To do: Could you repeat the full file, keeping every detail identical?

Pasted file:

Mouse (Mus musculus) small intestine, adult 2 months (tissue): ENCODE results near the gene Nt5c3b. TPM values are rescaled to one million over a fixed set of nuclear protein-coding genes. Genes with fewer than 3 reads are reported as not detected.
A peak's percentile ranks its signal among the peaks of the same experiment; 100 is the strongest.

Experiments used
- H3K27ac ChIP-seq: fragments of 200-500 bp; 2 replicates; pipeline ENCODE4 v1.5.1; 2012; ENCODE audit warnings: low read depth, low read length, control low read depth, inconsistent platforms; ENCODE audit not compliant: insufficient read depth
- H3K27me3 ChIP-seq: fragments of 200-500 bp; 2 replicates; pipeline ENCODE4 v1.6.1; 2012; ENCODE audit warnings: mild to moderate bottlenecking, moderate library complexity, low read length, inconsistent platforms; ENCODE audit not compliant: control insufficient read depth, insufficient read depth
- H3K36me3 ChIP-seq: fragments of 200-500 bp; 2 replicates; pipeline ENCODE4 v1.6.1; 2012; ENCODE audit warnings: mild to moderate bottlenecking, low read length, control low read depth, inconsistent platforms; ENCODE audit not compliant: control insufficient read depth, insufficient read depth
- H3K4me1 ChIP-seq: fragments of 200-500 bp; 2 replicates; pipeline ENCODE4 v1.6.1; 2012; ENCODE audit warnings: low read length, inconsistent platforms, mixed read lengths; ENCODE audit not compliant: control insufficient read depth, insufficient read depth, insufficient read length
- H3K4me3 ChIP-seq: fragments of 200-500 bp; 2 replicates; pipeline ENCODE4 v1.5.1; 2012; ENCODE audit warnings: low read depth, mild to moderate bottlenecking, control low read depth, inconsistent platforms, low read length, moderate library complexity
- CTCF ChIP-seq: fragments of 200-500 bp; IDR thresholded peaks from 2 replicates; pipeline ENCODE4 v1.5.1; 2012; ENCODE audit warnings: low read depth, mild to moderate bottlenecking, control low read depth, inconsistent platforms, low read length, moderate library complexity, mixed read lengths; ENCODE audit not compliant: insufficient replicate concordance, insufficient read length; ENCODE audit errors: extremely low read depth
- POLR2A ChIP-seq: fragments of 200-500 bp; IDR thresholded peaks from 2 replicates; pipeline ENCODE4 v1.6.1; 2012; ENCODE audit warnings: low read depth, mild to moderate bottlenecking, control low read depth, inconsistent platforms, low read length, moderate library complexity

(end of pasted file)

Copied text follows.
Mouse (Mus musculus) small intestine, adult 2 months (tissue): ENCODE results near the gene Nt5c3b. TPM values are rescaled to one million over a fixed set of nuclear protein-coding genes. Genes with fewer than 3 reads are reported as not detected.
A peak's percentile ranks its signal among the peaks of the same experiment; 100 is the strongest.

Experiments used
- H3K27ac ChIP-seq: fragments of 200-500 bp; 2 replicates; pipeline ENCODE4 v1.5.1; 2012; ENCODE audit warnings: low read depth, low read length, control low read depth, inconsistent platforms; ENCODE audit not compliant: insufficient read depth
- H3K27me3 ChIP-seq: fragments of 200-500 bp; 2 replicates; pipeline ENCODE4 v1.6.1; 2012; ENCODE audit warnings: mild to moderate bottlenecking, moderate library complexity, low read length, inconsistent platforms; ENCODE audit not compliant: control insufficient read depth, insufficient read depth
- H3K36me3 ChIP-seq: fragments of 200-500 bp; 2 replicates; pipeline ENCODE4 v1.6.1; 2012; ENCODE audit warnings: mild to moderate bottlenecking, low read length, control low read depth, inconsistent platforms; ENCODE audit not compliant: control insufficient read depth, insufficient read depth
- H3K4me1 ChIP-seq: fragments of 200-500 bp; 2 replicates; pipeline ENCODE4 v1.6.1; 2012; ENCODE audit warnings: low read length, inconsistent platforms, mixed read lengths; ENCODE audit not compliant: control insufficient read depth, insufficient read depth, insufficient read length
- H3K4me3 ChIP-seq: fragments of 200-500 bp; 2 replicates; pipeline ENCODE4 v1.5.1; 2012; ENCODE audit warnings: low read depth, mild to moderate bottlenecking, control low read depth, inconsistent platforms, low read length, moderate library complexity
- CTCF ChIP-seq: fragments of 200-500 bp; IDR thresholded peaks from 2 replicates; pipeline ENCODE4 v1.5.1; 2012; ENCODE audit warnings: low read depth, mild to moderate bottlenecking, control low read depth, inconsistent platforms, low read length, moderate library complexity, mixed read lengths; ENCODE audit not compliant: insufficient replicate concordance, insufficient read length; ENCODE audit errors: extremely low read depth
- POLR2A ChIP-seq: fragments of 200-500 bp; IDR thresholded peaks from 2 replicates; pipeline ENCODE4 v1.6.1; 2012; ENCODE audit warnings: low read depth, mild to moderate bottlenecking, control low read depth, inconsistent platforms, low read length, moderate library complexity